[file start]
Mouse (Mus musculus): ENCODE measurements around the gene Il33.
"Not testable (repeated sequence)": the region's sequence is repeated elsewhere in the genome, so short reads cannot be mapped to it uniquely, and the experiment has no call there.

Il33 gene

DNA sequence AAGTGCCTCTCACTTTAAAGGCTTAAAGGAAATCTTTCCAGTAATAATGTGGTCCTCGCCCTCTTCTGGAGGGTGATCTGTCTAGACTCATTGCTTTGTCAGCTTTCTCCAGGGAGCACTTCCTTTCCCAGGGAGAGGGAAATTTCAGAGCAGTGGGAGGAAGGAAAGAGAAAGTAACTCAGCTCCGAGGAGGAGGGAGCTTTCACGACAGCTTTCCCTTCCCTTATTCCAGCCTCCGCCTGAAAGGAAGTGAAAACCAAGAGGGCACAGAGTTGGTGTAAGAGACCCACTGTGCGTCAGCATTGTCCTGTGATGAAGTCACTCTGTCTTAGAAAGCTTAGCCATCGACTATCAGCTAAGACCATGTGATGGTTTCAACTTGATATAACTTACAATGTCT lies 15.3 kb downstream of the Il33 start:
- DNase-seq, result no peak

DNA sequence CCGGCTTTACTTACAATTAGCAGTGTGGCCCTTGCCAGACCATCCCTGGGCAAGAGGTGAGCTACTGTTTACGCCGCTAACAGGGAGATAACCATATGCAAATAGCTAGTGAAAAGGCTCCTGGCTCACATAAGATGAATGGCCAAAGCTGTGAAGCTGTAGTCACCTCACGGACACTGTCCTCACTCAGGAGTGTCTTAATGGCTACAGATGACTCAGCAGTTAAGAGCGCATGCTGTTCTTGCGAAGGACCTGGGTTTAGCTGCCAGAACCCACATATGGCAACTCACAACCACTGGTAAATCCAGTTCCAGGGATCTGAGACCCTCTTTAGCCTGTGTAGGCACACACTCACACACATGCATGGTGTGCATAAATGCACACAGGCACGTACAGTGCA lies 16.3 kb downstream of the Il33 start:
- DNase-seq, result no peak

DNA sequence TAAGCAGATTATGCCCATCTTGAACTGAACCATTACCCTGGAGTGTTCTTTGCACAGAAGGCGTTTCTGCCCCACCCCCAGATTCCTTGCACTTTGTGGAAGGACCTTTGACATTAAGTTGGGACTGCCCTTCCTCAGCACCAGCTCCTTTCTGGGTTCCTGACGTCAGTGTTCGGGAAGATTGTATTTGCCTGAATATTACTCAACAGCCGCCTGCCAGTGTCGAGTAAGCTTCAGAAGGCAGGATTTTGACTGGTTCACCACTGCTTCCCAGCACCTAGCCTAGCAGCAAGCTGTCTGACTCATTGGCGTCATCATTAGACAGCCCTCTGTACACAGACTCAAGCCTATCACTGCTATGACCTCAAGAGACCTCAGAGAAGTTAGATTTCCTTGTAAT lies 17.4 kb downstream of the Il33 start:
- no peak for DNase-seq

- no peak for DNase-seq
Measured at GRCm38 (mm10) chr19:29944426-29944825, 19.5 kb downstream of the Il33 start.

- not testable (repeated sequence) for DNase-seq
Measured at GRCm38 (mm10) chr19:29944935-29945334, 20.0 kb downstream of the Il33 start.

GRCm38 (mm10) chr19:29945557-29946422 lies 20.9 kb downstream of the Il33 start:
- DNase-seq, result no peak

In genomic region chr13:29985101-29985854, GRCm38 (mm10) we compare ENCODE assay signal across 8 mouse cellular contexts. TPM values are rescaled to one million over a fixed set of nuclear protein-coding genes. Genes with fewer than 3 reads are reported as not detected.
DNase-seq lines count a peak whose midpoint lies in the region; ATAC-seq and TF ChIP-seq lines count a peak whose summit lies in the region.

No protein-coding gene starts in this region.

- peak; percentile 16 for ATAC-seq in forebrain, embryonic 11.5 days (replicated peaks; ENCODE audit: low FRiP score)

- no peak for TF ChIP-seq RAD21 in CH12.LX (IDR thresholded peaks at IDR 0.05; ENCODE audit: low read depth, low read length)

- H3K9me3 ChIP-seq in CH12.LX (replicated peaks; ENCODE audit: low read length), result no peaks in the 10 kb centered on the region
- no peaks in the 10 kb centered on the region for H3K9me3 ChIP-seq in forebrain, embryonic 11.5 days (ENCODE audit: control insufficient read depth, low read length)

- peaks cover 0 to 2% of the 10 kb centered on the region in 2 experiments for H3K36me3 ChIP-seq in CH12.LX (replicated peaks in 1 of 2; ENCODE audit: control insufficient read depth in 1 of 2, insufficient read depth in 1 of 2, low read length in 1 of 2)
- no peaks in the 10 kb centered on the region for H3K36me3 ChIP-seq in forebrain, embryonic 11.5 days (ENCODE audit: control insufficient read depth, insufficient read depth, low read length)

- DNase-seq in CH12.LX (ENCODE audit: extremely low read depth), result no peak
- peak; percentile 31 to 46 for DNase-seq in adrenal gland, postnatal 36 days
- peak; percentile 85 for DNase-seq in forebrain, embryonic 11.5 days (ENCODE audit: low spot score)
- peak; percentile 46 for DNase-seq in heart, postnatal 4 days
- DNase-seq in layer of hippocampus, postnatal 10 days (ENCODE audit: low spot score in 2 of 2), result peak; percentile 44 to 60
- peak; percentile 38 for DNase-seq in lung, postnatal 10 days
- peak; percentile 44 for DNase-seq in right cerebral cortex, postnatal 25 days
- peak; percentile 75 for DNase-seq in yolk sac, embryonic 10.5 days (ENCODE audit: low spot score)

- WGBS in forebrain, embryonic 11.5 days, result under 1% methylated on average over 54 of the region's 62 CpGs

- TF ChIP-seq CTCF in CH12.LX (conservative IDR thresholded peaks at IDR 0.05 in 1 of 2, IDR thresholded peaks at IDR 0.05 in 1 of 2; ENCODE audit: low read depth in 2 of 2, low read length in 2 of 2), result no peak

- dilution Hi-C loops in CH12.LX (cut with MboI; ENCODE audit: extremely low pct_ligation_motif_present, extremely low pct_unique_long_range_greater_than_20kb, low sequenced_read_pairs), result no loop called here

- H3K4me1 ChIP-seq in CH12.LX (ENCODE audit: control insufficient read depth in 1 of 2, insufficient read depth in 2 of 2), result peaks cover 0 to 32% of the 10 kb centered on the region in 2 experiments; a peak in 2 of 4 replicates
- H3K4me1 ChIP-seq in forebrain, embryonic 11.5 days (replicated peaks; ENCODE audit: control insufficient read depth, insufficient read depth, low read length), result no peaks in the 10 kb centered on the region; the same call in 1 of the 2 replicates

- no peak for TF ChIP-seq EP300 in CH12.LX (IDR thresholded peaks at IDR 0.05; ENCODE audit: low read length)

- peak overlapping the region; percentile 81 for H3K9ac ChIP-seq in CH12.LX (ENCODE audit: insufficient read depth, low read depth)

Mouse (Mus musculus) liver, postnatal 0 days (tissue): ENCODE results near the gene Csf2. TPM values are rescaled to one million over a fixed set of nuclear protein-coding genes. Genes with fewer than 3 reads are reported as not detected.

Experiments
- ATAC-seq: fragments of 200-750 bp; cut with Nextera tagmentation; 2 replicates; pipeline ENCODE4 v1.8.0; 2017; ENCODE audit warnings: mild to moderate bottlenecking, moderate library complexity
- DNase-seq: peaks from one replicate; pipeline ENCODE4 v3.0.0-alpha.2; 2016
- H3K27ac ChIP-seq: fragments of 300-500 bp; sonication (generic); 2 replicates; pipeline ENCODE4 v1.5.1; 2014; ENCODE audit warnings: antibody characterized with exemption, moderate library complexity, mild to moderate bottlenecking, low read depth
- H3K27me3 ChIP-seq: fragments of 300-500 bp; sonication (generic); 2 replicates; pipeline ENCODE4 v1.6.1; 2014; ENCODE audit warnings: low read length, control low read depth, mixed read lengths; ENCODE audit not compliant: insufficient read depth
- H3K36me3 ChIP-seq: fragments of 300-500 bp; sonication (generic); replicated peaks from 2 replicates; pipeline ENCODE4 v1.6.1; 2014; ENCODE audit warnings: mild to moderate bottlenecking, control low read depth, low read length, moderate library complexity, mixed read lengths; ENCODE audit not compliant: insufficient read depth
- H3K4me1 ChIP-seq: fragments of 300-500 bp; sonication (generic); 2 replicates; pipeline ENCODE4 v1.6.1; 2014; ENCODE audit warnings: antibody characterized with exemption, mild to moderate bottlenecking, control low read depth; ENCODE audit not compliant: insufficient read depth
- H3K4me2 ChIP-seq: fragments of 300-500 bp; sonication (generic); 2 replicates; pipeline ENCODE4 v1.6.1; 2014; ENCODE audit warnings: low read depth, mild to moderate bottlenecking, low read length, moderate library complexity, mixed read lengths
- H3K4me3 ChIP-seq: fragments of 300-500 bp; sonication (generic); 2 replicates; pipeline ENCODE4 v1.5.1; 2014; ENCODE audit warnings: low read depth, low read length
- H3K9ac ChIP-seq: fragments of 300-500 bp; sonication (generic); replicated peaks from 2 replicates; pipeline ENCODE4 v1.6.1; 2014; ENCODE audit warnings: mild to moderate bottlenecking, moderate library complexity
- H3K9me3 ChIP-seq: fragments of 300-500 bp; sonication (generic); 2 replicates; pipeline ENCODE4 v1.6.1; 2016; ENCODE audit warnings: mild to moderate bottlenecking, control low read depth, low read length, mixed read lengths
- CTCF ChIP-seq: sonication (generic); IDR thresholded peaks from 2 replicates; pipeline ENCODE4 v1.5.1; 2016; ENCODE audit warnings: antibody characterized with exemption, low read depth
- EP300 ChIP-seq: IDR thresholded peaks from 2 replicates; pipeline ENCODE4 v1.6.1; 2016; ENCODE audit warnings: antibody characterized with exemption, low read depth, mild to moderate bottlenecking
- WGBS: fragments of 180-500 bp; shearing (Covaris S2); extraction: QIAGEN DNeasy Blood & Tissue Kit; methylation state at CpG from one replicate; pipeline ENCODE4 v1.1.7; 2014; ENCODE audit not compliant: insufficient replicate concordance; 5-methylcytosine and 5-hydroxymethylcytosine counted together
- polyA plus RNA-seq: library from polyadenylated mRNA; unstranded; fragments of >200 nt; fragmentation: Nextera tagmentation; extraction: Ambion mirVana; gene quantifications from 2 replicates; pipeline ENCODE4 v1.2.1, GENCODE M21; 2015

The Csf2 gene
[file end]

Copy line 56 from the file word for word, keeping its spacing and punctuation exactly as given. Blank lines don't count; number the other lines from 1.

The Csf2 gene